In May 2013, there was record-setting loss of Eurasian spring snow cover and a below normal spring snow cover extent in North America in June—the fourth lowest on record. This is the sixth year in a row that Eurasia has set a new record low in either May or June snow extent. Scientists have attributed this to rapid snow melt, rather than to anomalously low winter snow accumulation prior to melting. Because Arctic land areas are almost completely covered in snow before the melting season, variability in the spring snow cover extent is controlled largely by surface temperatures: the warmer the surface temperatures, the earlier the onset of the melt.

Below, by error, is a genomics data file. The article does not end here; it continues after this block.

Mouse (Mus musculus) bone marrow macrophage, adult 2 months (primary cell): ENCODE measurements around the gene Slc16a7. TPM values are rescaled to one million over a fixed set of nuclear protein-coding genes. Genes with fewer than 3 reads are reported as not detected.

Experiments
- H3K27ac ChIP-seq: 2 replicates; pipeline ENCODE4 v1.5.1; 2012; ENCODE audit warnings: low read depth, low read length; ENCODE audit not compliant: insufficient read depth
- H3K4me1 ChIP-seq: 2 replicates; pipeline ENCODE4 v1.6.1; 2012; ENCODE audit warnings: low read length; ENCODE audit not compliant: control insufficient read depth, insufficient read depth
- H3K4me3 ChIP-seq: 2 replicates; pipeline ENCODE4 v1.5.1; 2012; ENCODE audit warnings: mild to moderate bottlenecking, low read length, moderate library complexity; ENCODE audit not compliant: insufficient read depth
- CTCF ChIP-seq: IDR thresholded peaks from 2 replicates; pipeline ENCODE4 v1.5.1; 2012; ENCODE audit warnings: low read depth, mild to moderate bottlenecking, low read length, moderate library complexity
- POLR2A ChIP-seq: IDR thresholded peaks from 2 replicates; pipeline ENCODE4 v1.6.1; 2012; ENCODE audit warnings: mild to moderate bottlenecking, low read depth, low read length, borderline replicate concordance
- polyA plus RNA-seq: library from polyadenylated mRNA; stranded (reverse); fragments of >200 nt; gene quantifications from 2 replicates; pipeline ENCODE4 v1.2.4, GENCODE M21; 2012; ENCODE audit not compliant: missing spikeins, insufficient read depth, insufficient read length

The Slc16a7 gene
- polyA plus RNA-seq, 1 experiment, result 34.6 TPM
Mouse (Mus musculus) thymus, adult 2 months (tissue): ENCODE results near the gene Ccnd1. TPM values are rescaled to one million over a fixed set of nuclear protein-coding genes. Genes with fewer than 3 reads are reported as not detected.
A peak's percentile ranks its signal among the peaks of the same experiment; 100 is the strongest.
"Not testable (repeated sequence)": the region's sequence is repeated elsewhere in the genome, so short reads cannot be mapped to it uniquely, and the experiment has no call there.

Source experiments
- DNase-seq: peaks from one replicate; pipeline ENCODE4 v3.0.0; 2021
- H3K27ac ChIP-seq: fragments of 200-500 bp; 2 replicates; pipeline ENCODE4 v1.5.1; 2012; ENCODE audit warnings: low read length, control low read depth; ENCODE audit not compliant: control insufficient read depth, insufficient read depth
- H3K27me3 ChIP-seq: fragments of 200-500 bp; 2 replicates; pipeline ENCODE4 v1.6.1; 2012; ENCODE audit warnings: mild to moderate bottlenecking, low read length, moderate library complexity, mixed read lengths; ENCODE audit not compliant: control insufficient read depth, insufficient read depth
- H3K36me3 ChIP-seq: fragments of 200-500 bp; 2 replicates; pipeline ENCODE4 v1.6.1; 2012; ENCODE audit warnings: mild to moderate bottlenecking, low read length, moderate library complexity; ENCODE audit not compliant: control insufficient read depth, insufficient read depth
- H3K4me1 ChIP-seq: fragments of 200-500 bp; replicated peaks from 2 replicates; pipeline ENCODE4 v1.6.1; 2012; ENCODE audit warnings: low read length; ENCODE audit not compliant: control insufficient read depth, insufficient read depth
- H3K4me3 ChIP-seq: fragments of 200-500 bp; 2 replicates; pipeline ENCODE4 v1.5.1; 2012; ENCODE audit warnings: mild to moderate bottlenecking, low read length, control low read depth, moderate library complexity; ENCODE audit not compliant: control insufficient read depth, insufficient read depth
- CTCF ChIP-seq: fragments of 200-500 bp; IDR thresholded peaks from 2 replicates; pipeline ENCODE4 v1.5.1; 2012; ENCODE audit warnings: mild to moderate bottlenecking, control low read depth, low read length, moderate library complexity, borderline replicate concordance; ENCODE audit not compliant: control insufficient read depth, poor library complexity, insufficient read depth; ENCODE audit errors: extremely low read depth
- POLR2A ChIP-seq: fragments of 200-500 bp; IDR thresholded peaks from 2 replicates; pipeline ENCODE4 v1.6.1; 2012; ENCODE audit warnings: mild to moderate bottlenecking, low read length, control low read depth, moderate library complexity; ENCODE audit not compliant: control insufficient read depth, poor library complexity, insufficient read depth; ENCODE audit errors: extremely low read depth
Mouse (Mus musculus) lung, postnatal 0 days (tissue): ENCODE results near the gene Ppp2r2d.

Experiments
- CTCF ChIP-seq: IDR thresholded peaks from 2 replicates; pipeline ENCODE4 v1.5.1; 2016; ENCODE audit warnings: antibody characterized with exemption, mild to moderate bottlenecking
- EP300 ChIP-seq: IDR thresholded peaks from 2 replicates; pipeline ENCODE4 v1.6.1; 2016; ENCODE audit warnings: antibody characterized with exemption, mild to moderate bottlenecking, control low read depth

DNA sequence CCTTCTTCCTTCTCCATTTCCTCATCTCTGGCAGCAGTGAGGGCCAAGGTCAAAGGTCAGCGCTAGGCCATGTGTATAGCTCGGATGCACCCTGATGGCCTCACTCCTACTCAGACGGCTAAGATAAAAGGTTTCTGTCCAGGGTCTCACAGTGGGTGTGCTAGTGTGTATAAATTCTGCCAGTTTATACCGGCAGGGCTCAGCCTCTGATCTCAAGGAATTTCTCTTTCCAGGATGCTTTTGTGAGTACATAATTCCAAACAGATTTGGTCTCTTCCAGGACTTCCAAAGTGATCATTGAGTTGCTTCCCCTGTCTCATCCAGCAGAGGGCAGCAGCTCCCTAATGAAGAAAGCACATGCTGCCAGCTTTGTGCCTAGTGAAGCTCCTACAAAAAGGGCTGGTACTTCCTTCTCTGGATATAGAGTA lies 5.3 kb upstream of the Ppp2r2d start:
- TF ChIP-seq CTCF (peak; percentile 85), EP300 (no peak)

Over the long-term, the rate of warming in the Arctic has reduced the area covered by snow each year in the Northern Hemisphere. The rate of snow cover loss over Northern Hemisphere land areas in June between 1979 and 2013 is -19.9 percent per decade (relative to the 1981-2010 mean)–a faster decline than September sea ice loss of 13.7 percent per decade over the same period.
More information can be found in the Snow chapter of the Arctic Report Card: Update for 2013.